Post # 335 Puppy Love

January 23, 2015 at 12:33 PM | Posted in Uncategorized | Comments Off on Post # 335 Puppy Love

Anyone who’s known me longer than ten minutes knows how I feel about my dogs.  If you’ve read this blog, even occasionally, you know how I feel about my dogs.

dusty chillaxing

jack relax

Jack and Buddy 04

The only time we can get pictures of them is when they sleep.  It’s the only time they ever slow down.  The top one is Dusty; the middle one is Jack; the bottom one is Buddy.  They’re all rescues and all essential to our daily happiness and entertainment.  Right now, all three are sitting on the floor at my feet waiting for the moment when I’ll stand up and holler “Who wants treats?”

Like any indulgent dad, I tend to overfeed them.  Buddy, the puppy (almost three years old, but hey) is one big ball of energy and is incredibly muscular.  He’ll never get fat.  Jack is one of those rare dogs who only eats as much as he wants, regularly leaving food in his bowl for the others to finish.  Dusty, who was once a stud in a puppy mill and kept on the edge of starvation eats everything in front of him and tries to push the other dogs away from their food bowls.  We have to watch him constantly or he’ll get very chunky.  Once, he made it to over 40 pounds!  We put all the dogs on diets then (us too) and we all shed some pounds.  Dusty is a healthy 30 pounds now, looks good for his size.  They all do.

Food management for them is something that’s constantly on my mind.  I don’t want to over feed them, but I don’t want them actively starving, either.  We tend not to give them treats from the table, unless we’re eating steak.  Then they each get a bite.  It’s something I talk to the vet about periodically.  I don’t want to hurt my dogs by giving them something bad for them.

Everyone knows that chocolate is bad for dogs.  Even a small amount can cause discomfort.  More can lead to a poisonous build up of toxins and fatality.  I have a friend whose dog once got into a bag of M&Ms and demolished nearly a half pound in just a few seconds.  The poor dog looked happy for the space of about two minutes, then raced for the doggy door and emptied his stomach all over the back yard.  When they called the vet, they were told the dog should be okay since the stomach was now empty, but to keep an eye on it.  Poor guy was miserable for a few hours, but never suffered any long range discomfort.  Very small amounts probably aren’t going to hurt, but there’s no sense in your dog developing a taste for the stuff.  It’s hard enough on humans, much less a dog.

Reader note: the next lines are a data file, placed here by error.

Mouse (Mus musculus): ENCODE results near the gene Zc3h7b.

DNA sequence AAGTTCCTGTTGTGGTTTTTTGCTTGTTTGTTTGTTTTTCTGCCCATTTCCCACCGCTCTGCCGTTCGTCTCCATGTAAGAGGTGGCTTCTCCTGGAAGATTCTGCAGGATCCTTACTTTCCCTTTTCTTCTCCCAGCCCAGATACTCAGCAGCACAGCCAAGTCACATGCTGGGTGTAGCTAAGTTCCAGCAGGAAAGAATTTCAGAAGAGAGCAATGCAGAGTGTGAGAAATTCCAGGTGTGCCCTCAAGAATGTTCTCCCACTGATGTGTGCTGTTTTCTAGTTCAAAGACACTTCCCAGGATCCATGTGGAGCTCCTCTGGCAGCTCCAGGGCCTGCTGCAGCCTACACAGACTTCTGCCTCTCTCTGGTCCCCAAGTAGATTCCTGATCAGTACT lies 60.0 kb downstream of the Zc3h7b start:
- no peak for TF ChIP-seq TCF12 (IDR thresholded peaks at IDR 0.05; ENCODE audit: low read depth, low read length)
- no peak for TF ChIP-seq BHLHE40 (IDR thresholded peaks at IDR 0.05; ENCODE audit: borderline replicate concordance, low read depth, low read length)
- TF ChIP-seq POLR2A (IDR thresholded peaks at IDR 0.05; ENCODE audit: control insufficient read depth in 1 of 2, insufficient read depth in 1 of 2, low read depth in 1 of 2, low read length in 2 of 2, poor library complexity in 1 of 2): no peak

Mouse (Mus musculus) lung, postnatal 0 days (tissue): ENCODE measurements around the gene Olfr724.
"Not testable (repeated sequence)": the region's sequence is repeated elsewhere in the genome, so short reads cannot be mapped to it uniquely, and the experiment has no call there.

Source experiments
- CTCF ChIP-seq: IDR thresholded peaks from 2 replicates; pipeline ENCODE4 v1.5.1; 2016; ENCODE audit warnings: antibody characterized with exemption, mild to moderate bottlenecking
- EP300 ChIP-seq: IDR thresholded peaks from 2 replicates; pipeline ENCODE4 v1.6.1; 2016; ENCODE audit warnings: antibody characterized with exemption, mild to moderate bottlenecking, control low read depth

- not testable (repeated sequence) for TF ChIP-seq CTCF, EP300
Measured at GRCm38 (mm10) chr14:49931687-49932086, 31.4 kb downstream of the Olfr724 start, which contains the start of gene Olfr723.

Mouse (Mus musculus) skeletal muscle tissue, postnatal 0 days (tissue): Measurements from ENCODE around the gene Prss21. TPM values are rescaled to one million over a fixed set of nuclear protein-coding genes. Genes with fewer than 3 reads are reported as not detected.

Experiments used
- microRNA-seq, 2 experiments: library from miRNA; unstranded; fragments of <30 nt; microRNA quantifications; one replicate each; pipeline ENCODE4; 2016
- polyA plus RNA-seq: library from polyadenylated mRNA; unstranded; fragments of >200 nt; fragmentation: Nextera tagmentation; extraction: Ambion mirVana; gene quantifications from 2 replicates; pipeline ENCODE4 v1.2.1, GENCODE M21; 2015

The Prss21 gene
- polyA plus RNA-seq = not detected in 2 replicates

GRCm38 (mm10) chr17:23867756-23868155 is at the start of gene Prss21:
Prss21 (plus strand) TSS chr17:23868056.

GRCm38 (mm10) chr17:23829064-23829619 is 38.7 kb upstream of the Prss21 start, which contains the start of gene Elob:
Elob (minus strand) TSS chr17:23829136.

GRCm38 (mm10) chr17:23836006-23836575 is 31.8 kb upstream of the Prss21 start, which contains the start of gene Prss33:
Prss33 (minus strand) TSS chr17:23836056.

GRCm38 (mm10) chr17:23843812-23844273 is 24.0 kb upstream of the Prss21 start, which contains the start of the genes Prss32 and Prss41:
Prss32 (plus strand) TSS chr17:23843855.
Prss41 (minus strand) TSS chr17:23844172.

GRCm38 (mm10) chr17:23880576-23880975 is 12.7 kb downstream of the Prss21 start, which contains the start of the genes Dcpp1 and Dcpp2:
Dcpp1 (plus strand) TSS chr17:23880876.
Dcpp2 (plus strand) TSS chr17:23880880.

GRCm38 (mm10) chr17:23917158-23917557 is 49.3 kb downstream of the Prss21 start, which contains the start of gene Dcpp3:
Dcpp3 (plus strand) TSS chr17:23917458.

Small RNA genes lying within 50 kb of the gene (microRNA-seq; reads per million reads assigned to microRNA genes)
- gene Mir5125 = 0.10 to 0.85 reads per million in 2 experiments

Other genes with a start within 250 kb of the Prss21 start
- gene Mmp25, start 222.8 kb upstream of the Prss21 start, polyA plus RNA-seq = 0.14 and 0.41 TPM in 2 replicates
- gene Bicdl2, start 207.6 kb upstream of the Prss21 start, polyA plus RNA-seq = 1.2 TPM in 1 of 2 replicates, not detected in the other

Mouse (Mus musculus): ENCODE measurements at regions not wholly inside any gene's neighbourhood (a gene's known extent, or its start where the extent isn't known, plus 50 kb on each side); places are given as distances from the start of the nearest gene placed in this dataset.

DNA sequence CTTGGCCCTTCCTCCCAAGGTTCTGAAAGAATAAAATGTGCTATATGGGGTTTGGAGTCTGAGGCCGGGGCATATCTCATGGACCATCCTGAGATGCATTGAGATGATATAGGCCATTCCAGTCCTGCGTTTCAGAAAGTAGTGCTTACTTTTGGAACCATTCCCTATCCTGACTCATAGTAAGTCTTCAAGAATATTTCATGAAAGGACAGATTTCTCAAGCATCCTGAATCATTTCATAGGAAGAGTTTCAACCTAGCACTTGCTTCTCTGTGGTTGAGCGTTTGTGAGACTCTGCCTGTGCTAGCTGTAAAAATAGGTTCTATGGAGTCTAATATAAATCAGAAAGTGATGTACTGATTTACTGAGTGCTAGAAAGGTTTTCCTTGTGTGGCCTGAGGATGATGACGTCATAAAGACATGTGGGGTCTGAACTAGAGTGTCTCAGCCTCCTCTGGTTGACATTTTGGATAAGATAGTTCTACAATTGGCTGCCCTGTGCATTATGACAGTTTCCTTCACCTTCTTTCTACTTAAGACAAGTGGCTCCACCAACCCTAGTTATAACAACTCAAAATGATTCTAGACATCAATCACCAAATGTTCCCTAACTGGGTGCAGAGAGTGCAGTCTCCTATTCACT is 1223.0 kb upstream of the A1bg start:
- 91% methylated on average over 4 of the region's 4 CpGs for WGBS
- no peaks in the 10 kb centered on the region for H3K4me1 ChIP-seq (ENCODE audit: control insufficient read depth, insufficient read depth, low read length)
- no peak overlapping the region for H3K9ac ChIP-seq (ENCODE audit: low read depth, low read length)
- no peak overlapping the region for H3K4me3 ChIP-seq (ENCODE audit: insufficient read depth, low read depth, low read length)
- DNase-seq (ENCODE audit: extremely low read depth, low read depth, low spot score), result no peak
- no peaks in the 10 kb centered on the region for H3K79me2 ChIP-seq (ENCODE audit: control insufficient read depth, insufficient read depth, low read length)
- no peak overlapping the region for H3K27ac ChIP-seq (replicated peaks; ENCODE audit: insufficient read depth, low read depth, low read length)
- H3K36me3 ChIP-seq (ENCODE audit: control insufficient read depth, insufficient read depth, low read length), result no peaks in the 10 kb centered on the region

But did you know that bones aren’t all that great for dog?  It sounds counterintuitive given that a dog’s ancestors have been chomping bones for centuries.  Dogs were bred from wolves who eat bones as part of their daily diet.  Dogs don’t, though.  It’s been bred out of them.  They don’t eat bones the same way.  Particularly not the bones that humans leave behind on their dinner plates, cooked and brittle.  The bones tend to shred and splinter causing choking hazards.  The small bits can also tear up their intestines causing all kinds of havoc.

Onions and garlic, we eat ’em by the pound in my house.  Our dogs don’t go near them.  There’s an enzyme in them that causes harm to their red blood cells.  There’s an old wives tale saying that feeding your dog garlic will keep fleas away.  It doesn’t work.  It just makes their breath smell bad and hurts their blood.  Another old wives tale says a raw egg mixed with their food will help their coats.  It might, but the risk of salmonella is too great.  There’s also an enzyme that inhibits the absorption of vitamin B.  Cooking the egg gets rid of all that so cooked eggs are fine.  Keep your dogs away from milk and dairy, too.  For the same reason humans tend to keep away from it.  Some dogs are lactose intolerant, and most dogs experience some kind of discomfort and flatulence from it.

One thing I learned today, though, floored me.  Never ever ever ever give your dog one of these:

macadamia-nuts

Those are macadamia nuts.  Very toxic to dogs.  As few as six can cause your pet incredible discomfort leading to a prolonged illness.  And I learned you shouldn’t give your dog most nuts.

That stopped me.  I give my dogs peanut butter every day.  It hides their meds.  Was I slowly poisoning me dogs?

Nope.  Turns out peanuts are legumes, not nuts.  And it turns out that peanuts are healthy for dogs.  Peanut butter is a flavor they love.  They can’t get enough of it.  That’s not to say we should give them tons of it, but it’s also not a restricted item at all.  You can buy toys that you can fill with peanut butter and freeze and your dog will be happy with it for hours and hours.  Helps with separation anxiety since their mind is on licking out the peanut butter rather than on the fact they’re alone.    And it can hide meds for them so they gulp them down.  It’s better to give them creamy than chunky since the chunks could pose a choking hazard or stimulate the gag reflex.  And it’s better to give them natural with no additives like salt or sugar, but that’s true for us, too.

So go pet your four legged kids and give them all the peanut butter you like.  And raw carrots.  And cook potatoes.  And apples, bananas, oranges, and watermelon.  They love them all.  Just remove the seeds, stems, etc.  But mostly give them peanut butter.

Enjoy

 

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